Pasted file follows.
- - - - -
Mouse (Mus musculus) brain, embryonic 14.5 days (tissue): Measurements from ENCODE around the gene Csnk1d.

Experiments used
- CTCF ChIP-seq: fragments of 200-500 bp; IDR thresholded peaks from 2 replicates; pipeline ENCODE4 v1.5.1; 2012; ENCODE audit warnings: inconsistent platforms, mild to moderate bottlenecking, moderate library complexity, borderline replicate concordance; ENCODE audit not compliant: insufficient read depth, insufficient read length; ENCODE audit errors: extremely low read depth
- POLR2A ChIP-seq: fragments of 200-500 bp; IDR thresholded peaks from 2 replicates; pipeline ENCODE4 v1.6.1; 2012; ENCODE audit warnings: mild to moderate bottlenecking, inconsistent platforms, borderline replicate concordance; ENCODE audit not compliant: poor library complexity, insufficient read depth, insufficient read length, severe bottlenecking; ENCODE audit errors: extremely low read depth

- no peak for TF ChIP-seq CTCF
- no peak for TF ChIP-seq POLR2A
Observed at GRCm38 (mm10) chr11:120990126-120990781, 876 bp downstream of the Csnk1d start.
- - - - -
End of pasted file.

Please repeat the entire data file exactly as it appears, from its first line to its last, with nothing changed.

Mouse (Mus musculus) brain, embryonic 14.5 days (tissue): Measurements from ENCODE around the gene Csnk1d.

Experiments used
- CTCF ChIP-seq: fragments of 200-500 bp; IDR thresholded peaks from 2 replicates; pipeline ENCODE4 v1.5.1; 2012; ENCODE audit warnings: inconsistent platforms, mild to moderate bottlenecking, moderate library complexity, borderline replicate concordance; ENCODE audit not compliant: insufficient read depth, insufficient read length; ENCODE audit errors: extremely low read depth
- POLR2A ChIP-seq: fragments of 200-500 bp; IDR thresholded peaks from 2 replicates; pipeline ENCODE4 v1.6.1; 2012; ENCODE audit warnings: mild to moderate bottlenecking, inconsistent platforms, borderline replicate concordance; ENCODE audit not compliant: poor library complexity, insufficient read depth, insufficient read length, severe bottlenecking; ENCODE audit errors: extremely low read depth

- no peak for TF ChIP-seq CTCF
- no peak for TF ChIP-seq POLR2A
Observed at GRCm38 (mm10) chr11:120990126-120990781, 876 bp downstream of the Csnk1d start.